Louisville Card File: Hofstra

dunkcardWithout a bit of shame, I advise I left last night’s game at the half.

After I’d written in my notes: “THESE GAMES NOT FUN.”

Watching the Cards maul Hofstra is simply, well, like I said, not fun. Even really early in the season when we still are getting to know the new players, and seeing whether they’re going to help or not, either in the short or long term.

It shall be no better with Cornell. Or Hartford. Or Fairfield. Or Missouri KC.

Playing some easy games early in the season is part of the deal. Playing just about a full schedule of them, especially with a pretty veteran, highly touted, highly ranked team, is, let’s be honest, a despicable situation. The players deserve better. The fans, those paying the hefty freight, deserve better.

* * * * *

So, while driving home, I missed the beginning of the second half, when the visitors hit their first four three pointers, and cut the lead to five.

I then watched the 35-2 run. But only intermittently after Deener and Valvano started their shtick, so boring was the walkover, chatting about everything but basketball. Yes, there was that other game on the tube, and all that rivalry enmity considered, it was a hell of a lot more compelling to watch than U of L doing the basketball equivalent of shooting fish in a barrel.

* * * * *

Here’s how sad it got while I was still at the game, sitting in the upper press section next to my pal, Rick Cushing.

He asked, “Who has been a star at Hofstra?”

Neither of us could think of a single “star” who’d hooped there.

A Google search revealed the names of five former “stars” who played in the NBA or ABA: Bill Thieben, Rich Laurel, Norm Richardson, Charles Jenkins, and the one I had heard of, Speedy Claxton.

* * * * *

A few observations from the game, though the quality of the competition undermines their possible validity.

1) U of L needs to improve on the boards. Though leading by 15 at the break — you know when I jumped ship — Louisville was -6 on the boards, 16 to 22. The Cards outrebounded Hofstra by five in the second half, ending up with a negative stat.

2) U of L needs to improve its FT shooting. 15/24 is mediocre.

3) The Cards were, for the second game in a row, superb handling the ball. Only three turnovers. That’s a great stat no matter who you are playing.

4) Mango has a long way to go. He repeatedly got lost on defense.

5) Three point defense needs a lot of work. Hofstra was 14/25 beyond the arc.

6) I love how aggressively Wayne Blackshear is playing. Those layups will start to drop.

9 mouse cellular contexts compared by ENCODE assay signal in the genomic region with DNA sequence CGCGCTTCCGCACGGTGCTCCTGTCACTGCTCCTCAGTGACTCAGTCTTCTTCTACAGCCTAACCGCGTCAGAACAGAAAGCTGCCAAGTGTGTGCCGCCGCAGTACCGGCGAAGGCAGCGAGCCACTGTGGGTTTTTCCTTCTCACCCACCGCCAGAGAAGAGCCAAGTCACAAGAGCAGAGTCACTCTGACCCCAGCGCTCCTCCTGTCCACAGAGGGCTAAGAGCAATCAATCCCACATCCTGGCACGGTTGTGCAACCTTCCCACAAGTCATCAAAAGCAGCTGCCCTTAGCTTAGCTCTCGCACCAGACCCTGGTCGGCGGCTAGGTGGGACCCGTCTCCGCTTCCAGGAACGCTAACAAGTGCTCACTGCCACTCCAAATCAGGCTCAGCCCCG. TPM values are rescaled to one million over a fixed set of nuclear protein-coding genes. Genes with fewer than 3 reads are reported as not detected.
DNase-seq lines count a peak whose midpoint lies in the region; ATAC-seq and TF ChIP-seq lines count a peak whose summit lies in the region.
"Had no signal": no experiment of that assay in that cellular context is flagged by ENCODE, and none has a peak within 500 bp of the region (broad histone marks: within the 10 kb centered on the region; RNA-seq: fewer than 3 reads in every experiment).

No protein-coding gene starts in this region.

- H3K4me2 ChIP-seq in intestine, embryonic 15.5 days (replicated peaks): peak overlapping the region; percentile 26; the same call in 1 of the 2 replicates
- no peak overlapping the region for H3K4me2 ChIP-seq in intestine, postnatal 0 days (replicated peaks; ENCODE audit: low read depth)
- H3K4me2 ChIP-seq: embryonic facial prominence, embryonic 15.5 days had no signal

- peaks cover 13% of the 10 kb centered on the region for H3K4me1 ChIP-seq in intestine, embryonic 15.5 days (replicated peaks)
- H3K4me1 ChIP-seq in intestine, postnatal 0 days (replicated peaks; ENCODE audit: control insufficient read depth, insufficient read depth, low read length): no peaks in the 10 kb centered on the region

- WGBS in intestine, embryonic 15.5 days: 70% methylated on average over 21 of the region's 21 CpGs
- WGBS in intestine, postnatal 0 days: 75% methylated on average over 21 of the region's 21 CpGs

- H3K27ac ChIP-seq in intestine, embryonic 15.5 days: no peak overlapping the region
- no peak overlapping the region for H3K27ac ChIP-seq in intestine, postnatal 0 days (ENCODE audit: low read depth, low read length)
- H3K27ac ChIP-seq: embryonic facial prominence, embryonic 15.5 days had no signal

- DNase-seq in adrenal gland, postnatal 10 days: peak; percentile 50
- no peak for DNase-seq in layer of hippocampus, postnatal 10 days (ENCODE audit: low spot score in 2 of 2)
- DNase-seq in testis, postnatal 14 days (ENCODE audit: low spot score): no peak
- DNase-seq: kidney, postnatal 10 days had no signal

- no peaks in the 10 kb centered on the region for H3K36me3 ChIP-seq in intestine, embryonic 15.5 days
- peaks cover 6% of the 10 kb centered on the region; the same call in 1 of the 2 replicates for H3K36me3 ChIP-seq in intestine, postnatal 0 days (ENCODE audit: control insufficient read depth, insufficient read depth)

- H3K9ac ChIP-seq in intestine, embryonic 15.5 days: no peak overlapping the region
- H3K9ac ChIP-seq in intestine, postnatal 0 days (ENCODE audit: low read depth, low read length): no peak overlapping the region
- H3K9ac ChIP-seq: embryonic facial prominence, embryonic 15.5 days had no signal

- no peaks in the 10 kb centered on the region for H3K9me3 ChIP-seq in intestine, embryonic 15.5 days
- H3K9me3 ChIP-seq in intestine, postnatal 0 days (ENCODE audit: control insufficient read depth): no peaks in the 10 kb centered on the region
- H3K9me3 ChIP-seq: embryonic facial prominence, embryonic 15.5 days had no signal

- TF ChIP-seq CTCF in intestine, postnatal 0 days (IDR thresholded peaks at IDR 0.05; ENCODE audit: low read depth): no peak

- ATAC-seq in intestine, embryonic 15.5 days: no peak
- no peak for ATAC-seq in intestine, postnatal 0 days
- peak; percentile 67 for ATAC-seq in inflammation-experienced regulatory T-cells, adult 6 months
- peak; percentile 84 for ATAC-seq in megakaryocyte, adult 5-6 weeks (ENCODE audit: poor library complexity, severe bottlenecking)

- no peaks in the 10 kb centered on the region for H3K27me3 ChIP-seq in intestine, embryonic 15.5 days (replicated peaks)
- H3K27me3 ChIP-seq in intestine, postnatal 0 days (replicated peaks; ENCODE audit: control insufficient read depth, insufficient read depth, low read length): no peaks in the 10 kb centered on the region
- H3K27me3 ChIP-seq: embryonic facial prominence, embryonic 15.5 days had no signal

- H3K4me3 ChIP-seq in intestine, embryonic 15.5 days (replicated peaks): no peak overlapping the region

7) I love how Terry Rozier hits the boards.

* * * * *

Rick Pitino was justifiably honored before the game for his Hall of Fame achievements.

I love that the banner recognizing it, includes, above his name, those of Wes Unseld and Denny Crum.

I do take issue with Tom Jurich’s pre-game statement that Pitino was the best hire in the history of U of L athletics. Or, something to that effect.

While it was a brilliant hire, one that has lifted U of L back onto the top shelf of college hoops, the statement is simply not correct.

Denny Crum was easily “the best hire in the history of U of L athletics.” Howard Schnellenberger is a lock at the 2 spot. And Jurich’s hire was of much greater importance than Pitino’s.

– Seedy K




  1. david
    Posted November 13, 2013 at 9:56 pm | Permalink

    Mr. Kaplan is as usual a little melodramatic about the inferiority of the Cards, notwithstanding their embarrassing schedule. Mangot is ahead of Gorgui in ability comparatively, and Chris Jones actually knows how to drive and stop and dish before he runs into some big man and walks or throws the ball away. But C.D. is right on about the priority of sports hires for the university over the past 40 years. Without Crum and the Schnell we probably wouldn’t even have a football team and our basketball program would likely be, at best, mid major. The way Tom Jurich has treated Denny Crum is despicable and embarrassing to those of us who have been watching U of L sports for over 50 years.

  2. Concerned Cardizen
    Posted November 14, 2013 at 9:13 am | Permalink

    Why is the schedule so filled with the proverbial “cupcakes” in the month of December this year? I know in the past Coach P said he was scheduling light early because he had a young team who needed time to jell. Not true this year with majority of starters back. It was also justified because once the Big East schedule started the team would get all the challenge it could take. Again not true this year. I don’t get it — who is responsible for the schedule?

  3. c d kaplan
    Posted November 14, 2013 at 11:45 am | Permalink

    Pitino and Jurich are the schedule makers. Money more than competition and team development seem to be the primary factors when drawing up schedule.

  4. cbcard
    Posted November 15, 2013 at 3:22 pm | Permalink

    There is never a valid excuse to leave early, not even at the under 4:00 timeout as so many do. Sell your tickets!

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